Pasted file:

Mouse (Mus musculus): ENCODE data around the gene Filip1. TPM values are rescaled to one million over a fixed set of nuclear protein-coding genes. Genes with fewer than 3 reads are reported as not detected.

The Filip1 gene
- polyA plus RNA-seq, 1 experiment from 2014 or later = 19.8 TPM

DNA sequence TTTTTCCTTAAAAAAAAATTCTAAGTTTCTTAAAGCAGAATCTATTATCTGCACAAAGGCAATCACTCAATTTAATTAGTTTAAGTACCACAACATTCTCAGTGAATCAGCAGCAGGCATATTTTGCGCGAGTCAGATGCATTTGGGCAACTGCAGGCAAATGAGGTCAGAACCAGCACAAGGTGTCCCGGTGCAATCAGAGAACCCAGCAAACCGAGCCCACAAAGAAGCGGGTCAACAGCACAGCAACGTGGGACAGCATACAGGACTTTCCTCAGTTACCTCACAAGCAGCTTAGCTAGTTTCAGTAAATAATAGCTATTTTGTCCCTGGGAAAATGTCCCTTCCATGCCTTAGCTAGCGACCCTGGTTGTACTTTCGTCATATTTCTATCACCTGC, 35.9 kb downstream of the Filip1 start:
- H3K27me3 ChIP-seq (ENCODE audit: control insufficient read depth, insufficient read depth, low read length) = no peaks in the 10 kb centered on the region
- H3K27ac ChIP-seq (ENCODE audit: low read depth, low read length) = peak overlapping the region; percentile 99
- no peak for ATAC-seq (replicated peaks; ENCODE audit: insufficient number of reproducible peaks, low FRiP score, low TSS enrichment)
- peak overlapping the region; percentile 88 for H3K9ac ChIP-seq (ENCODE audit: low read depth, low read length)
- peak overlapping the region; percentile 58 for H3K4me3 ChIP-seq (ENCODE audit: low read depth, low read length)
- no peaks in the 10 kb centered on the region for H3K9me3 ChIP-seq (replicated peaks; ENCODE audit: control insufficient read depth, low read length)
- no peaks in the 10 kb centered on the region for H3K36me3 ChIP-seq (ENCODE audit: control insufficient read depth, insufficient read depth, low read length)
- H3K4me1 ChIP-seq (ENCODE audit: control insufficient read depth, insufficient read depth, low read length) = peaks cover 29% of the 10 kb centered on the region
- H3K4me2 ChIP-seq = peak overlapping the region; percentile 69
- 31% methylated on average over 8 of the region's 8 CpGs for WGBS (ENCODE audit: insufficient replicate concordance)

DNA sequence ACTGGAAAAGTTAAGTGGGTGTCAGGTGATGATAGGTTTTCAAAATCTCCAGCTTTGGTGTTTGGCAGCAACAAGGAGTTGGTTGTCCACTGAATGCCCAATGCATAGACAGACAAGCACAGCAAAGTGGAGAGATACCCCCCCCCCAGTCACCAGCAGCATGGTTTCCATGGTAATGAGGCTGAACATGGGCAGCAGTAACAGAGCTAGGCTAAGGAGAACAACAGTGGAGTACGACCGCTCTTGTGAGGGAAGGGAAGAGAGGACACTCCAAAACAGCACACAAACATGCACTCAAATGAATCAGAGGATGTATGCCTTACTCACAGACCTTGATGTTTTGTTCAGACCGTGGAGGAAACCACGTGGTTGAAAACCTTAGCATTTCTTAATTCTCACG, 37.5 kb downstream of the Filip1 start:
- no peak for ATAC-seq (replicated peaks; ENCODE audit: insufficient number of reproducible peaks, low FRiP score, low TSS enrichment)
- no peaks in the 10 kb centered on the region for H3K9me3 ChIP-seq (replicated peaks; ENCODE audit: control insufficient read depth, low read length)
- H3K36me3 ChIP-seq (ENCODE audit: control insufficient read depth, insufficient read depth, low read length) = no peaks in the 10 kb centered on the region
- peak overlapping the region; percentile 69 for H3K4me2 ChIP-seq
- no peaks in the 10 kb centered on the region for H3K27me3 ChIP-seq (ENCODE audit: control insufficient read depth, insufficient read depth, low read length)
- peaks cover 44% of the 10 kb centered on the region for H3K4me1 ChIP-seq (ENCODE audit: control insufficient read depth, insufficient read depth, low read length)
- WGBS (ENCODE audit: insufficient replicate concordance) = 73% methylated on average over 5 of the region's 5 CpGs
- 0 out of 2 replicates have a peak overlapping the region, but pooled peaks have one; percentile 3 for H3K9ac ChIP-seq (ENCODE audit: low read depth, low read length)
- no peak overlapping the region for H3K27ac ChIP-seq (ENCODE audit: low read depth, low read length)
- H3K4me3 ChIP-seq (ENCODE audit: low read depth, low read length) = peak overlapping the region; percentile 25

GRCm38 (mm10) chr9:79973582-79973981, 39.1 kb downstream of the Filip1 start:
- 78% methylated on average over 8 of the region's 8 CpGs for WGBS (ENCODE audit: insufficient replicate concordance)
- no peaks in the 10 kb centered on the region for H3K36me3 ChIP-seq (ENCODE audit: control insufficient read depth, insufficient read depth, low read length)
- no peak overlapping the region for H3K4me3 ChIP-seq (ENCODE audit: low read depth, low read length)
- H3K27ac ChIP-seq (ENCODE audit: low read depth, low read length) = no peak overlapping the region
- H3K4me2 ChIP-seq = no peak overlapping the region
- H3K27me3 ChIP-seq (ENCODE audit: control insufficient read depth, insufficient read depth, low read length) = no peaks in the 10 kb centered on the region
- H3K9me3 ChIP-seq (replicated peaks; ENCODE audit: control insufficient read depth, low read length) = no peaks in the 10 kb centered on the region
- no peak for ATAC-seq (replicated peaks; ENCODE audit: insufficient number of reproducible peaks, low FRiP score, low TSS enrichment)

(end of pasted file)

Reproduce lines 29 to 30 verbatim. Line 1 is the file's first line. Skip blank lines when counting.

- no peak overlapping the region for H3K4me3 ChIP-seq (ENCODE audit: low read depth, low read length)
- H3K27ac ChIP-seq (ENCODE audit: low read depth, low read length) = no peak overlapping the region